Wicks v. Metro. Life Ins. Co., No. 4:21-CV-1275-O, 2023 WL 5216493 (N.D. Tex. Aug. 14, 2023) (Judge Reed O’Connor). Decedent Jackie Wicks underwent surgery on June 24, 2021, to treat morbid obesity. He died the next morning. The circumstances and causes of Mr. Wicks’ death are not entirely clear. However, his death seems to have been caused, at least in part, by a negative reaction to the opioid medications he was given in the hospital post-operation. Fonda Wicks, his widow and the plaintiff in this Accidental Death & Dismemberment (“AD&D”) action, viewed her husband’s death as a tragic accident, and therefore believes she is entitled to benefits under his AD&D plan. The policy does not define the term accident. However, her claim for benefits was denied by defendant Metropolitan Life Insurance Company (“MetLife”) pursuant to both the plan’s sole-cause clause, as well as its illness/treatment exclusion, which excludes coverage for deaths caused or contributed by a pre-existing physical or mental illness. In this decision the court issued its judgement under de novo review of the administrative record and affirmed the denial. The court concluded that Fifth Circuit precedent on the topic makes clear that Mr. Wick’s death “resulted from underlying illness, not accident, because it ‘occurred from the standard complications of standard medical treatment for a disease.’” Specifically, the court found that Mr. Wick died from the combined effects of surgery and post-surgery medication complications to treat morbid obesity. Furthermore, the court agreed with MetLife that Ms. Wicks could not prove that the “accident” – here the adverse reaction to the opioid medications – was the sole cause of her husband’s death. Even if she could though, the court maintained that Mr. Wicks’ medication reaction nevertheless falls under the umbrella of standard and proper medical care and the range of standard complication which can result from that care. Thus, the court found that Mr. Wicks died as a result of his obesity, and that his death therefore was not the result of an “accidental injury, independent other causes.” As a result, MetLife’s denial of benefits was affirmed.

Medical Benefit Claims

First Circuit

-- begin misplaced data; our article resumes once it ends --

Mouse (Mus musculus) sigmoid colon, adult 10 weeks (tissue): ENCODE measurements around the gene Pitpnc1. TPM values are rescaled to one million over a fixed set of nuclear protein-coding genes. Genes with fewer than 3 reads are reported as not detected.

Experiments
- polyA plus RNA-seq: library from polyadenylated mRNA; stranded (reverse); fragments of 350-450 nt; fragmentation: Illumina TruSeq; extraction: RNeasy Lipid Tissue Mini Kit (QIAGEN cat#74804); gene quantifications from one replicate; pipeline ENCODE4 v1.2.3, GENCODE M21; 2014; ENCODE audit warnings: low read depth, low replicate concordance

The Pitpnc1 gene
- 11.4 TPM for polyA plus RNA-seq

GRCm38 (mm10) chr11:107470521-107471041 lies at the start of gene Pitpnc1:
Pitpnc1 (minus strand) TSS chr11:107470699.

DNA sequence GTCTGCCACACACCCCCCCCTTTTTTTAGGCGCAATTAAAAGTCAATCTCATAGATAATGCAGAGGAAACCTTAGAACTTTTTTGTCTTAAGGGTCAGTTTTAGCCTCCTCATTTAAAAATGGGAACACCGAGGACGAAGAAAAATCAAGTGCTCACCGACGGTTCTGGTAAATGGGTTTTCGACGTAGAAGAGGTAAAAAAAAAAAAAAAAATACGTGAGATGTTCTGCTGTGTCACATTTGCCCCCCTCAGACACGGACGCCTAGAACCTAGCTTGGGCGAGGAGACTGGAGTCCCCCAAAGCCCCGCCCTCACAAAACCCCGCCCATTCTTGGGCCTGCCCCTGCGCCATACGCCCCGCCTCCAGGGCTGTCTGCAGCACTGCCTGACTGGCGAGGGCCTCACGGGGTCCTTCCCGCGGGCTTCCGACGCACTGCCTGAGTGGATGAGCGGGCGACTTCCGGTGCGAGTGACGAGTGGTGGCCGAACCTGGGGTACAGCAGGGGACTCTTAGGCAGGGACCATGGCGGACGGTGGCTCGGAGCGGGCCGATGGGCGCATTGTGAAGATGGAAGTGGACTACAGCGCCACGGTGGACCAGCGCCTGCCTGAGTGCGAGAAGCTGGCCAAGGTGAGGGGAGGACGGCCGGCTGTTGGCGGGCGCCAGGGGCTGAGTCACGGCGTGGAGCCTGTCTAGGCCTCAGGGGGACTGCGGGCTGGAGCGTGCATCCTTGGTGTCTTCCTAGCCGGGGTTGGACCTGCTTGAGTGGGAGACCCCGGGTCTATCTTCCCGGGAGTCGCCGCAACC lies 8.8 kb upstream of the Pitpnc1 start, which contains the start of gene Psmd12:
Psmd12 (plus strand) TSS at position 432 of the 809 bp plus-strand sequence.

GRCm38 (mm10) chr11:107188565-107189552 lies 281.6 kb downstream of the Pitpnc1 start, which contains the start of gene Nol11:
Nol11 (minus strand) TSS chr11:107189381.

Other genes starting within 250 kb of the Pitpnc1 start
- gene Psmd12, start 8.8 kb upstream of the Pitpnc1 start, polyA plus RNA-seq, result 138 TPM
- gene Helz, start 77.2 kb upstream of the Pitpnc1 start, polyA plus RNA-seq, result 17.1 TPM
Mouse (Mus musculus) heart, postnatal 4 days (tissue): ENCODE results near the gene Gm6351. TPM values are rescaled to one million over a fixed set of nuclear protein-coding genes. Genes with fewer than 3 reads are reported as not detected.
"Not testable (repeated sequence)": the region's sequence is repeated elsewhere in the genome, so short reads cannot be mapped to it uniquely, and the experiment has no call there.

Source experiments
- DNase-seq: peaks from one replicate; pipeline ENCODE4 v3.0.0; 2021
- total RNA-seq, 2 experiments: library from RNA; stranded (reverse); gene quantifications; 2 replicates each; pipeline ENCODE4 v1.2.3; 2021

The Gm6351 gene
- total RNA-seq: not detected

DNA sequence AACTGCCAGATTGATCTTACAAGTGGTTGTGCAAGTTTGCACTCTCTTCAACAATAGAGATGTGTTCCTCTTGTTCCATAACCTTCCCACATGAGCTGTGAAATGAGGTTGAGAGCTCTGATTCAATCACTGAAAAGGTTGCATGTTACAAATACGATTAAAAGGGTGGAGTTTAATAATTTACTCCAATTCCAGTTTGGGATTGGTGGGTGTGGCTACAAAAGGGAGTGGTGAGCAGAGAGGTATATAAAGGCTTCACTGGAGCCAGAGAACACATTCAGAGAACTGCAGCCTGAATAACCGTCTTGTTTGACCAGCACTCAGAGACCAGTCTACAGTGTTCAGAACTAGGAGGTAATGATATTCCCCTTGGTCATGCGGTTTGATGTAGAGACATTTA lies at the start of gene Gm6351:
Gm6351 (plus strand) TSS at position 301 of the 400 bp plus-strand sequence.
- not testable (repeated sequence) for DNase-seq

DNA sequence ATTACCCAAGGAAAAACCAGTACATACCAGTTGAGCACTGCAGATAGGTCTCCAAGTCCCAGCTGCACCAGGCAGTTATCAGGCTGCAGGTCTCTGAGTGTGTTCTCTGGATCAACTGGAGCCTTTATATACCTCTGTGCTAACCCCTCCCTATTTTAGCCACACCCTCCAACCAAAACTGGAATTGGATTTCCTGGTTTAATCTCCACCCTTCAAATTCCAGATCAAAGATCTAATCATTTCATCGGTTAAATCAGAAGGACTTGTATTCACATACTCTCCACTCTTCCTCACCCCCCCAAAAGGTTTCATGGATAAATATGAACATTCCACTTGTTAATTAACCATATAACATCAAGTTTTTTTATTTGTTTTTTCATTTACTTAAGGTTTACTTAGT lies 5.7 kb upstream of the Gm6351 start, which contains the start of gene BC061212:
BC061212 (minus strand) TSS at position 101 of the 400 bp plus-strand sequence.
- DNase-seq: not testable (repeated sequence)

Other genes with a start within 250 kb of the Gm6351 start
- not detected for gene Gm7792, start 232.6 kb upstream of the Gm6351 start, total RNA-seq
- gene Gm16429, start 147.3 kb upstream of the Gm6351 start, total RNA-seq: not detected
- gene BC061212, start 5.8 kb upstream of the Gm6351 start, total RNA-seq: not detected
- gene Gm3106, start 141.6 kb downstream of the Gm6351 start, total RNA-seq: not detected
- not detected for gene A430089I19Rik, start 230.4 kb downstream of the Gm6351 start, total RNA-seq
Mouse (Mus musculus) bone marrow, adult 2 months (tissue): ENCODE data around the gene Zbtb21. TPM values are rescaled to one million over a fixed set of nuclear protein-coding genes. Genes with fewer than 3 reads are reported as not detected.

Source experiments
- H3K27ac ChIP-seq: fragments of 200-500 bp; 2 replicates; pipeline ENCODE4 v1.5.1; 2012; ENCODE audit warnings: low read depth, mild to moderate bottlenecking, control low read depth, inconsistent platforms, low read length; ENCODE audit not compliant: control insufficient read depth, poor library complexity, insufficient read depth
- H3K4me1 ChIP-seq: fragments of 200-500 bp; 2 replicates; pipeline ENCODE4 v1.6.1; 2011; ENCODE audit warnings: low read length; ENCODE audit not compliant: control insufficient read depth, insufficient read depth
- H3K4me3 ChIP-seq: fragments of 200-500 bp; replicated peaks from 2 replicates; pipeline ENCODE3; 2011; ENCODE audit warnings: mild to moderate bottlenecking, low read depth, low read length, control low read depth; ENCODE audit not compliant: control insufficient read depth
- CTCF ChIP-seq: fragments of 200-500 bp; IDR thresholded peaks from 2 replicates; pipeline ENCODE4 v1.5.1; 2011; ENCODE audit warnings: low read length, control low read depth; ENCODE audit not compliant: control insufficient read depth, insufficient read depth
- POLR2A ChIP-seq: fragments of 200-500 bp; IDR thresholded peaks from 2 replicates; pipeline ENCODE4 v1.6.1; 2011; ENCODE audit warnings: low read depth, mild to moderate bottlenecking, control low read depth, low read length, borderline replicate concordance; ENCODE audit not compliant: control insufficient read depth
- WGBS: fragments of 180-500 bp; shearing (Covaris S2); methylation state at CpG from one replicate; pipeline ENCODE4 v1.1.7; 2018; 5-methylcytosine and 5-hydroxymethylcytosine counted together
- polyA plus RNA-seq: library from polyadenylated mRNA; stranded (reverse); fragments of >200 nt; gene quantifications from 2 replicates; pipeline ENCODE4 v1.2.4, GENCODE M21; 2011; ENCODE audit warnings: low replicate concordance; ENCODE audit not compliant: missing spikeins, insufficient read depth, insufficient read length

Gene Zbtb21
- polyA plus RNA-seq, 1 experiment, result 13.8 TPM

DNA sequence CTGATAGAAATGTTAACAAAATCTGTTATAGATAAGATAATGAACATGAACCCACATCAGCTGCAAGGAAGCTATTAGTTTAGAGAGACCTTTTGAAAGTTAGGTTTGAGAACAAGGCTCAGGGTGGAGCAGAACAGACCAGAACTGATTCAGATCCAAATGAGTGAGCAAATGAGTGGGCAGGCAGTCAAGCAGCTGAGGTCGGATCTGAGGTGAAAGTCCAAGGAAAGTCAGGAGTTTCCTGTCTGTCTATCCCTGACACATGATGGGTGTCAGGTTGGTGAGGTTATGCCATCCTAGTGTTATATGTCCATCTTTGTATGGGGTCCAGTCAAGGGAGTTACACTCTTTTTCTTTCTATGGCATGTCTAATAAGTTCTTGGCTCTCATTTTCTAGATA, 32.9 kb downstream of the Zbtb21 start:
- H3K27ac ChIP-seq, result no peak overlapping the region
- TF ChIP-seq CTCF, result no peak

Turner v. Liberty Mut. Ret. Benefit Plan, No. 20-11530-FDS, 2023 WL 5179194 (D. Mass. Aug. 11, 2023) (Judge F. Dennis Saylor IV). Plaintiff Thomas Turner sued the Liberty Mutual Retirement Benefit Plan, the Liberty Mutual Medical Plan, the Liberty Mutual Retirement Benefit Plan Retirement Board, Liberty Mutual Group, Inc., and Liberty Mutual Insurance Company under ERISA for benefits, equitable relief, failure to provide a full and fair review, and failure to disclose plan limitations in connection with his cost-share obligations for post-retirement medical benefits, which he believed were incorrectly calculated. Defendants previously moved for summary judgment on the benefits claim under Section 502(a)(1)(B). The court granted that motion. It concluded that the medical benefit was not a vested benefit and agreed with defendants that the unambiguous terms of the governing summary plan description “state that the plan does not provide cost-sharing credit for his years working with Safeco Insurance Company, a company acquired by Liberty Mutual.” Defendants subsequently moved for summary judgment on the remaining claims. In this decision the court granted in part and denied in part their summary judgment motion. In particular, the court found that a genuine issue of material fact exists with regard to whether Liberty Mutual and its representatives repeatedly misled Mr. Turner about whether his plan provided for a cost-sharing credit for his years working at Safeco pre-merger, and whether he reasonably relied on these misrepresentations to his detriment, including by turning down opportunities to work with other employers. The court expressed that the Supreme Court decisions in “Varity and Amara stand for the principle that plan administrators have a fiduciary duty not to mislead beneficiaries about plan benefits, and that at least in some circumstances, such misrepresentation can be remedied by equitable relief under § 502(a)(3), including through reformation and surcharge.” Thus, the court concluded that Mr. Turner may possibly succeed on this claim and that discovery needs to take place as to the specifics of the alleged misrepresentations and their context before the equitable relief claim can be resolved on summary judgment. Moreover, the court found that this claim was not duplicative of Mr. Turner’s claim for denial of benefits and that he was thus not relitigating the same benefits dispute already resolved in defendants’ favor. Accordingly, the court denied defendants’ motion as to the claim under Section 502(a)(3). However, defendants were granted summary judgment on both the full and fair review claim and the failure to disclose plan limitations claim, as the court concluded that these claims were foreclosed by its findings as to the benefit claim. Regarding the Section 503 full and fair review claim, the court held that the appropriate relief should Mr. Turner succeed – remand – is unavailable here. Therefore, even if the court found that procedural requirements were violated, given the unambiguous plan language which cuts against Mr. Turner, the court stressed that remand would be futile and is thus inappropriate given the circumstances. And as for the allegation that the summary plan descriptions failed to adequately disclose how the prior service with Safeco would be used to calculate benefits, the court found that an average plan participant would have been able to understand the SPD’s unambiguous language barring Safeco employees from receiving cost-sharing credit for their years of service prior to the merger. Therefore, the court found that Mr. Turner could not prevail on his failure to disclose limitations claim. For these reasons, defendants were granted in part and denied in part summary judgment as described above.